Fascinating... Nuclear armageddon never sounded so good.
The vocal on this decidedly retro treat is a 1975 recording of Leonard Nimoy reading Ray Bradbury's gently post-apocalyptic 1950 short story There Will Come Soft Rains, which begins as a description of life in a futuristic automated house (internet of things, anyone?) but gradually reveals first that the human occupants are missing, and then (spoiler alert!) that they have been incinerated in a nuclear blast (leaving behind only the silhouette of a charming domestic scene burnt into the side of their white-painted house). The story itself quotes the 1920 Sara Teasdale poem of the same name, written in the aftermath of the 'Great War' and reflecting on how nature won't mind at all when humankind violently obliterates itself.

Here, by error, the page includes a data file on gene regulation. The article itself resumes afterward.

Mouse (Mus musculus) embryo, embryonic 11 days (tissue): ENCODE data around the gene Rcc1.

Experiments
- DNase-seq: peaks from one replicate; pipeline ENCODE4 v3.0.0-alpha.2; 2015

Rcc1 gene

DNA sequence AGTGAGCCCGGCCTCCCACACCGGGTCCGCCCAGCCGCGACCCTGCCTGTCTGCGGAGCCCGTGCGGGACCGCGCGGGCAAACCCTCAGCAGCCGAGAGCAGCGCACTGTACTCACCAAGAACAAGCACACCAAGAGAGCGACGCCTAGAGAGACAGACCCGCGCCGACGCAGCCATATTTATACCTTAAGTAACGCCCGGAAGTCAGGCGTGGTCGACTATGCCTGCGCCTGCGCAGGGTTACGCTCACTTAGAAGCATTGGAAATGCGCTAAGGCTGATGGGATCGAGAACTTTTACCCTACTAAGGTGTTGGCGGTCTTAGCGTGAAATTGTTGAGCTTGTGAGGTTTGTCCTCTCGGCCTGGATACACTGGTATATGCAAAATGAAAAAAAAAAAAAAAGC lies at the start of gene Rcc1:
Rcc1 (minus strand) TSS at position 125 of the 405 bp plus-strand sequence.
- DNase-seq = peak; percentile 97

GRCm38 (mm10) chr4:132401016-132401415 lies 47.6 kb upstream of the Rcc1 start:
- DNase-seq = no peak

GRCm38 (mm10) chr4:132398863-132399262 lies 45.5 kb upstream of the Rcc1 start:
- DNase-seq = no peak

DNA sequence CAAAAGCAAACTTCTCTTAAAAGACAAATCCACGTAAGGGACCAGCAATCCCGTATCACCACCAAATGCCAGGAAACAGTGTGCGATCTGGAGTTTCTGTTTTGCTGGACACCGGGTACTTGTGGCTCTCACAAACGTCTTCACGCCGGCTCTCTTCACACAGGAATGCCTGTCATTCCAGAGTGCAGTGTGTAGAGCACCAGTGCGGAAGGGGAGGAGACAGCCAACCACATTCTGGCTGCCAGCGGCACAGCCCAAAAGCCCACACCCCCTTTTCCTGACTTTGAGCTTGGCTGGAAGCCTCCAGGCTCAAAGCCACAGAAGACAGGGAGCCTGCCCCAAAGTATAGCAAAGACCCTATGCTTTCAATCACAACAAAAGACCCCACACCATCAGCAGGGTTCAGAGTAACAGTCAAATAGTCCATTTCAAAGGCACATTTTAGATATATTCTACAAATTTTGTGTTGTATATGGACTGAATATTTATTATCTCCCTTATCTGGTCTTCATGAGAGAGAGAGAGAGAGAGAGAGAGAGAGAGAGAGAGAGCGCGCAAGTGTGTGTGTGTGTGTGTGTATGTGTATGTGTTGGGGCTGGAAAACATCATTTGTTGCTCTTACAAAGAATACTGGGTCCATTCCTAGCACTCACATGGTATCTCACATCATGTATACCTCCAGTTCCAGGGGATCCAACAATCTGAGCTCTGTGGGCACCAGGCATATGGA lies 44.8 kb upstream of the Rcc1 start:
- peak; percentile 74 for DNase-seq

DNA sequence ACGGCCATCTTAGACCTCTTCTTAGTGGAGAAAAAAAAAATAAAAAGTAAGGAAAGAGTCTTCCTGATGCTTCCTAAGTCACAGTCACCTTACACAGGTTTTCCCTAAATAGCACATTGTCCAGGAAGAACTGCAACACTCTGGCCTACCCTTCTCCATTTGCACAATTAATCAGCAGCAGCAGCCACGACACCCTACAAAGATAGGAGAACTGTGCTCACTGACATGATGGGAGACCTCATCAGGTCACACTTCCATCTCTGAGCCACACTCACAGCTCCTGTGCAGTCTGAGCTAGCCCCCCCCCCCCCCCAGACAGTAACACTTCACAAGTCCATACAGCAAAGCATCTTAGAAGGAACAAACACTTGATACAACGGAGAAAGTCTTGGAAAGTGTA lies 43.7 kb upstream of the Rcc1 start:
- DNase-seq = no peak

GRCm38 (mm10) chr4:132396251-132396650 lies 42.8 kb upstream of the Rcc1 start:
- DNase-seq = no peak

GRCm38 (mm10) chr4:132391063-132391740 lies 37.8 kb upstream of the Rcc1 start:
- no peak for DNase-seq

The music is by Welsh multi-hyphenate Carwyn Ellis and features a lot of lovely analogue-sounding synths, with occasional acoustic guitar, xylophone, and floaty psychedelic breathy female voice. It's pretty firmly grounded in the '70s (although I did notice a couple of contemporary touches, such as the bassiness of Smoking, Waiting). It's mostly pretty lush, with a warmth that goes beautifully with Nimoy's matter-of-fact delivery as the grisly truth emerges through the description of robotized domestic routine, although there is a tension which builds slowly towards the dramatic fire scene with its pulsating action-movie soundtrack.
I think it's fair to say this won't be everyone's cup of tea, but I'm rather loving it right now (apart from the bit with the sad dog, which is sad). Plus, the sleeve is rather gorgeous — and has inspired me to start sticking images in these posts. (Of course, this is no Ballad Of Bilbo Baggins. R.I.P., Mr Nimoy.)
I bought this from the label.